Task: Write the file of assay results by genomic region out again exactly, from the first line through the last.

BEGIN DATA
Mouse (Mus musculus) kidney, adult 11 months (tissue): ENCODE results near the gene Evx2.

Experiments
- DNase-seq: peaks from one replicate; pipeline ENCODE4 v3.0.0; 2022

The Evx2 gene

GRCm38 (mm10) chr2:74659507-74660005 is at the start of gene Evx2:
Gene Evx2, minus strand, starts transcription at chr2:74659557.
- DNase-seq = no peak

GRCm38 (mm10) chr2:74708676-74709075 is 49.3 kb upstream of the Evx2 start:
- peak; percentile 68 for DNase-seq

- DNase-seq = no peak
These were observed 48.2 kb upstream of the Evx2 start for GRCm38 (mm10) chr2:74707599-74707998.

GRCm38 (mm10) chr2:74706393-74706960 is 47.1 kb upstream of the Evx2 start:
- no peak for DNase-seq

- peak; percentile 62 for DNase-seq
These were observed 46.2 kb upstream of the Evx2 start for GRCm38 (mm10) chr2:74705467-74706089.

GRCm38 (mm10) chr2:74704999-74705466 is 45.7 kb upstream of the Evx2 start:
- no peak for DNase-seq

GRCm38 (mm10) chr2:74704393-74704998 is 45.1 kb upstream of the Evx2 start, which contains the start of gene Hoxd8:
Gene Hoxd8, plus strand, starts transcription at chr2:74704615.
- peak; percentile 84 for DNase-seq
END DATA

Mouse (Mus musculus) kidney, adult 11 months (tissue): ENCODE results near the gene Evx2.

Experiments
- DNase-seq: peaks from one replicate; pipeline ENCODE4 v3.0.0; 2022

The Evx2 gene

GRCm38 (mm10) chr2:74659507-74660005 is at the start of gene Evx2:
Gene Evx2, minus strand, starts transcription at chr2:74659557.
- DNase-seq = no peak

GRCm38 (mm10) chr2:74708676-74709075 is 49.3 kb upstream of the Evx2 start:
- peak; percentile 68 for DNase-seq

- DNase-seq = no peak
These were observed 48.2 kb upstream of the Evx2 start for GRCm38 (mm10) chr2:74707599-74707998.

GRCm38 (mm10) chr2:74706393-74706960 is 47.1 kb upstream of the Evx2 start:
- no peak for DNase-seq

- peak; percentile 62 for DNase-seq
These were observed 46.2 kb upstream of the Evx2 start for GRCm38 (mm10) chr2:74705467-74706089.

GRCm38 (mm10) chr2:74704999-74705466 is 45.7 kb upstream of the Evx2 start:
- no peak for DNase-seq

GRCm38 (mm10) chr2:74704393-74704998 is 45.1 kb upstream of the Evx2 start, which contains the start of gene Hoxd8:
Gene Hoxd8, plus strand, starts transcription at chr2:74704615.
- peak; percentile 84 for DNase-seq